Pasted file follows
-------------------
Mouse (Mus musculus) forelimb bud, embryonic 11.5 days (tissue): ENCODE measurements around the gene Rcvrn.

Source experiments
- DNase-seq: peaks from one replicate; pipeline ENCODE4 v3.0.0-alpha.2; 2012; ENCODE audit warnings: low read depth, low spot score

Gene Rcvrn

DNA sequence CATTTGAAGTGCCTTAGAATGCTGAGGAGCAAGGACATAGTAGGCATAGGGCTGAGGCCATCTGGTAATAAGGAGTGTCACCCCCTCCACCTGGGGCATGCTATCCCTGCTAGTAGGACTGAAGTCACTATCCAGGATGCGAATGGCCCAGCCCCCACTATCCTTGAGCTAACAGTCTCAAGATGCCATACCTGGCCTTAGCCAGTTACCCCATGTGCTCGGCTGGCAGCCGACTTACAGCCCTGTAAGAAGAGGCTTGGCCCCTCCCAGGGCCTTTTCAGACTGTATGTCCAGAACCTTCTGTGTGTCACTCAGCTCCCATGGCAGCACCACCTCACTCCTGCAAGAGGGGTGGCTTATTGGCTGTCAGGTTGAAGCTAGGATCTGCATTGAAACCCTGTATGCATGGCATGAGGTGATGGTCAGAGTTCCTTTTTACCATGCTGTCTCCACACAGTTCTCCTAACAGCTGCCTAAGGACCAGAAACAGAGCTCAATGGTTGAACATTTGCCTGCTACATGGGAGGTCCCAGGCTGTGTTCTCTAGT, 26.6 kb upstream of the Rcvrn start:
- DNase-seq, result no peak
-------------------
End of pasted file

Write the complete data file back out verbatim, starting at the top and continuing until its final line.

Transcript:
Mouse (Mus musculus) forelimb bud, embryonic 11.5 days (tissue): ENCODE measurements around the gene Rcvrn.

Source experiments
- DNase-seq: peaks from one replicate; pipeline ENCODE4 v3.0.0-alpha.2; 2012; ENCODE audit warnings: low read depth, low spot score

Gene Rcvrn

DNA sequence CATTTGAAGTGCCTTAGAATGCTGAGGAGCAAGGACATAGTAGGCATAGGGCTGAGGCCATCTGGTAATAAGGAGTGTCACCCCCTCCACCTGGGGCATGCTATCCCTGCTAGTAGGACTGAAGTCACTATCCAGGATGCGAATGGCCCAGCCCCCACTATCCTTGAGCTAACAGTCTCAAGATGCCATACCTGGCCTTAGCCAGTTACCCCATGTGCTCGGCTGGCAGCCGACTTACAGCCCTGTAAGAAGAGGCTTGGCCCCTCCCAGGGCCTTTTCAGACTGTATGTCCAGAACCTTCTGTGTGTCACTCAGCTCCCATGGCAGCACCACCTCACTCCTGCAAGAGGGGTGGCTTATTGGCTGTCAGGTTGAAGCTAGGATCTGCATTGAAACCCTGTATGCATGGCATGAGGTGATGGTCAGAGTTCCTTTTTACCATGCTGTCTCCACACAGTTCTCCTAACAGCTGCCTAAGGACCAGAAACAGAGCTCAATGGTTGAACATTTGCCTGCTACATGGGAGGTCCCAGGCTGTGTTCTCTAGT, 26.6 kb upstream of the Rcvrn start:
- DNase-seq, result no peak